No matter what we breed/We still are made of greed/This is my kingdom come/This is my kingdom come
~”Demons”, Imagine Dragons
In my last blog post, I emphasized the fact that our outer life is a reflection of our interior life and that in order to grow in Christ we need to pay attention to the movements of our spirit. In this post, I am going to emphasize the impact of sin on our interior life and the way in which it makes us “desperately sick”. Admittedly, I have been a bit coy about the inner life. I suggested that our inner life is transparent based on our outward actions, and this is true to an extent. But this is not always the case. Indeed, while the motivations for our actions may be readily apparent to others and to God, they are not always so to ourselves. There’s an element to our psyche that is hidden to ourselves and often to others as well. The ancient Hebrew Scriptures affirms this quite powerfully when it reveals that “The heart is more deceitful than anything else and desperately sick – who can understand it?” (Jeremiah 17:9, emphasis mine).
When I wrote last time about my fascination with caves, mines, and tunnels and the way that entering a cave is like exploring our heart and soul, I negelcted to mention that both caves and our own hearts can be dark and dangerous places, full of threats seen and unseen, real and imagined. Returning to The Hobbit, we see that the dangers of mining and the reality of unseen threats were taken to a whole new level as the Dwarves’ love of mining and riches led to them to their own destruction. In the movie, The Hobbit: An Unexpected Journey, we are told early on that
Ever they delved deeper, down into the dark. And that is where they found it. The heart of the Mountain. The Arkenstone. Thror named it “The King’s Jewel.” He took it as a sign, a sign that his right to rule was divine. All would pay homage to him…As the great wealth of the Dwarves grew their store of good will ran thin..Slowly the days turned sour and the watchful nights closed in. Thror’s love of gold had grown too fierce. A sickness had begun to grow within him. It was a sickness of the mind. And where sickness thrives bad things will follow. 1
It would seem the tragedy is that the Dwarves’ very strenth, their skill in mining and their discovery of the “heart of the Mountain”, was also their very weakness. Rather than share their good fortune, they turned inward as they began to lord their wealth over others. They became sick, and while The Hobbit movie claims it is a “sickness of the mind”, Scripture is clear that the sickness is deeper than merely our thoughts. The sickness resides in our hearts, our very dispositions, much as the band Imagine Dragons seems to realize. For in their lyrics we are remind that “No matter what we breed/We still are made of greed”.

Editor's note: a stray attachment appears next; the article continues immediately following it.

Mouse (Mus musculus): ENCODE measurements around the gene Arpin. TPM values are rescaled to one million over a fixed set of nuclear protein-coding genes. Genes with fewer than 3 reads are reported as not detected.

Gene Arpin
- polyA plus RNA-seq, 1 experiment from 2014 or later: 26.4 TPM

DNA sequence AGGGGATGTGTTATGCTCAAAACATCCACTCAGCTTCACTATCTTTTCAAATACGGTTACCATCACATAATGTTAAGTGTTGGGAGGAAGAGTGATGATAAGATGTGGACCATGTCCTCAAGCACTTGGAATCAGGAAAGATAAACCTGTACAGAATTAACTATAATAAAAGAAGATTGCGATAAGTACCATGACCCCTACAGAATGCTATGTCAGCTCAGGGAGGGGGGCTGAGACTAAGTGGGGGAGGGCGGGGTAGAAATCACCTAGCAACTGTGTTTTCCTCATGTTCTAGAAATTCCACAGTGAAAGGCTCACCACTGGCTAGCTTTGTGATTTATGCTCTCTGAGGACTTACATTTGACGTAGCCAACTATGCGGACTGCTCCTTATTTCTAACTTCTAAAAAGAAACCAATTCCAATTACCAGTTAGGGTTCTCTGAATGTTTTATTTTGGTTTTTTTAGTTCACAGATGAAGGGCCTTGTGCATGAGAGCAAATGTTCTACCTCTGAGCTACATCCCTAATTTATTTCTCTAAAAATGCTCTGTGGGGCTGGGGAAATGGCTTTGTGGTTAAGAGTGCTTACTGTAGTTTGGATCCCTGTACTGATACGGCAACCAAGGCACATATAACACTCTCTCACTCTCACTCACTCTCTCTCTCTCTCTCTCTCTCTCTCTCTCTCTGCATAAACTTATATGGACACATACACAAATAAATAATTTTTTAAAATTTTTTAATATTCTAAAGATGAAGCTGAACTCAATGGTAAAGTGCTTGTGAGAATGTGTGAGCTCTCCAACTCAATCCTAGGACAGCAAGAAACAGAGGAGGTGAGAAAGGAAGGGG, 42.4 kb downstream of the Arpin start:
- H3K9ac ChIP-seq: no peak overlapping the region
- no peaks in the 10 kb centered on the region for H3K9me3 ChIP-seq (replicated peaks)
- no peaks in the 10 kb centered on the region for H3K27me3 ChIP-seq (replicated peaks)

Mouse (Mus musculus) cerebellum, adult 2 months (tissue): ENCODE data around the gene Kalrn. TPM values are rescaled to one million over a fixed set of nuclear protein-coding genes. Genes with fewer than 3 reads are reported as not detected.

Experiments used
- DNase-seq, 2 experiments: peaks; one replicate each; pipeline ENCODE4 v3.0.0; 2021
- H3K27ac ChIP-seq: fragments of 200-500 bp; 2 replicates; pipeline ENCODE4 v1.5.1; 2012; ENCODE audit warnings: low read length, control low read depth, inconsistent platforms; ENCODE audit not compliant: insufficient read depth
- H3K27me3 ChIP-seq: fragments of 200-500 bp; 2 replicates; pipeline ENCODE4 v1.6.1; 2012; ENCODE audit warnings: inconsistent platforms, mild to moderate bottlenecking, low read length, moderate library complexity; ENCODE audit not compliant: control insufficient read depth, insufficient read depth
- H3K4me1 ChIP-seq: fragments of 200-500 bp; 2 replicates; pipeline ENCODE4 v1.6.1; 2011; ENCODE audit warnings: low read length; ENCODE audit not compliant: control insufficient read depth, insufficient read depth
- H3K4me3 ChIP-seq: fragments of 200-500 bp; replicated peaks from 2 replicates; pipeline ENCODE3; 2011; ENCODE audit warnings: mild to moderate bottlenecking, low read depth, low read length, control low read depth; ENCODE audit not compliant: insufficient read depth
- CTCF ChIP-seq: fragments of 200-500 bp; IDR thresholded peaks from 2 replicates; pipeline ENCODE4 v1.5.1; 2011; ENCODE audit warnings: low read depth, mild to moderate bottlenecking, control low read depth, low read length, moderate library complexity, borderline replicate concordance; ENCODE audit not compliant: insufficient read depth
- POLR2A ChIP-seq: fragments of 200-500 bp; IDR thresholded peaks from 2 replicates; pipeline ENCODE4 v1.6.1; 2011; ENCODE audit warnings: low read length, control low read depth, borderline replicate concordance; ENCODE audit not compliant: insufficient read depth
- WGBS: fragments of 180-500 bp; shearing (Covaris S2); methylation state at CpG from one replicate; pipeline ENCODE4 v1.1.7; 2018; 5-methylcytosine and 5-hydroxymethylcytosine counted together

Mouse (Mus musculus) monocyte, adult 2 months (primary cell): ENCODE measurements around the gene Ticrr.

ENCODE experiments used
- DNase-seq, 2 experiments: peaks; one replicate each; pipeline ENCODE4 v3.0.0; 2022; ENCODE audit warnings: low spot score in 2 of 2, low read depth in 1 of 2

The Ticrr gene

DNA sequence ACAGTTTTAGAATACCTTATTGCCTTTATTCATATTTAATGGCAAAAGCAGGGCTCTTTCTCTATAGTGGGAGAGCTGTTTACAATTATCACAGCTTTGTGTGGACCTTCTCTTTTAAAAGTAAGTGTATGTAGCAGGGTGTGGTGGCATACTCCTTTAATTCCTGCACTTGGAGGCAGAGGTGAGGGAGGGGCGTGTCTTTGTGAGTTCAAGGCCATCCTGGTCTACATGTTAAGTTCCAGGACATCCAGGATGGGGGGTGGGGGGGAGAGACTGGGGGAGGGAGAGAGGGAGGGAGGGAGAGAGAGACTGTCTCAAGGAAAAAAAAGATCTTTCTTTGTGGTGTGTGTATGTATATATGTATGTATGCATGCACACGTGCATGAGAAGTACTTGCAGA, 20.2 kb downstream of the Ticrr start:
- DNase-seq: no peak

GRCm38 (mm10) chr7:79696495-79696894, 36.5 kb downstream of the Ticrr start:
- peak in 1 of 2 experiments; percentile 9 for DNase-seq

The reason our hearts are disposed toward this sickness is because we have turned inward, although this is not like the type of inwardness that I spoke of last time which seeks to examine the self with God, both for God and others. Rather, this is a greedy inwardness like that found in Thror. It is a greed that insists on “my kingdom come” rather than the posture found in Scripture where Jesus teaches his disciples to pray “Your kingdom come. Your will be done on earth as it is in heaven” (Matthew 6:10). When we insist on establishing our own little “kingdom” on earth, we invariably turn away from God and the goodness of His Kingdom. Scripture reveals that this pattern has been played out in all humans since the very first ones. When Satan, in the form of the serpent, tempts Adam and Eve, he appeals to their desire to “be like God” (see Genesis 3:5, emphasis mine) even though they had already been made in the “image” and “likeness” of God Himself (see Genesis 1:26). 2 It would seem we humans have a difficult time of subordinating ourselves to God.
So part of the reason we need to examine ourselves is so that we can identify those areas of our selves that require surrendering to God. Our inner demons torment us by making us spiritually, relationally, and psychologically ill. Therefore, we are “sick”, as my Scripture translation reads, and in need of God’s healing. “‘The healthy don’t need a doctor, but the sick do. I have not come to call the righteous, but sinners to repentance'” (Luke 5:31-32). This passage is not saying that some are righteous and some aren’t. We are all sick, but some (like the Pharisees whom Jesus was speaking to) refuse to own their spiritual infirmities. They refuse to descend the mineshaft of their own hearts and do the hard work of examining themselves. However, those who do engage in honest introspection before God and open themselves up to the healing work of the Holy Spirit will find themselves healed.
This is part two of a five-part blog series. The next is “Examen Your Work”.
1. The Hobbit: An Unexpected Journey, directed by Peter Jackson (2012; Burbank, CA: Warner Home Video, 2013), DVD.
2. Tony D’Souza Introduces Discovering Awareness, directed by Bud Wonsiewicz and Blair Ashby (Broadband Living Press, 2010), DVD. This insight that sin is, on some level, a lack of understanding that we are already like God came to me when I attended a Centering Prayer session on April 3, 2014 where we watched an episode of the above video. I do not necessarily endorse every insight of his, but he does make some excellent points that I believe can be reconciled with orthodox Christianity. Sin has been variously defined as “missing the mark”, failing to realize that “God is enough”, and a “turning inward of the self”. These are all true and stem from the failure to see ourselves as God’s children who, though fallen, are still made in His likeness and image. But note that we are not “like” God in terms of substance (we are not Ultimate Reality), but in terms of our ability to express God’s intrinsic relationality as a Triune Being.